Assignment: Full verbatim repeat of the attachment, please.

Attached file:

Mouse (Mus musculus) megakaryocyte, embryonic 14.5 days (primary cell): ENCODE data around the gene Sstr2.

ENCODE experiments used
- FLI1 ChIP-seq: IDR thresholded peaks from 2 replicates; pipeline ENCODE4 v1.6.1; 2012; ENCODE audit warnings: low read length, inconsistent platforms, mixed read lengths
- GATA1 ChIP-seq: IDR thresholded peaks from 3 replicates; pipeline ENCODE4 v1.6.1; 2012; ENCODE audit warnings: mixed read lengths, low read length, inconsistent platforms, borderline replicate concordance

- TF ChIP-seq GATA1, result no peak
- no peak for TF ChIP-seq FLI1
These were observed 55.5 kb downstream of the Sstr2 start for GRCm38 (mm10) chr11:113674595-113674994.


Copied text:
Mouse (Mus musculus) megakaryocyte, embryonic 14.5 days (primary cell): ENCODE data around the gene Sstr2.

ENCODE experiments used
- FLI1 ChIP-seq: IDR thresholded peaks from 2 replicates; pipeline ENCODE4 v1.6.1; 2012; ENCODE audit warnings: low read length, inconsistent platforms, mixed read lengths
- GATA1 ChIP-seq: IDR thresholded peaks from 3 replicates; pipeline ENCODE4 v1.6.1; 2012; ENCODE audit warnings: mixed read lengths, low read length, inconsistent platforms, borderline replicate concordance

- TF ChIP-seq GATA1, result no peak
- no peak for TF ChIP-seq FLI1
These were observed 55.5 kb downstream of the Sstr2 start for GRCm38 (mm10) chr11:113674595-113674994.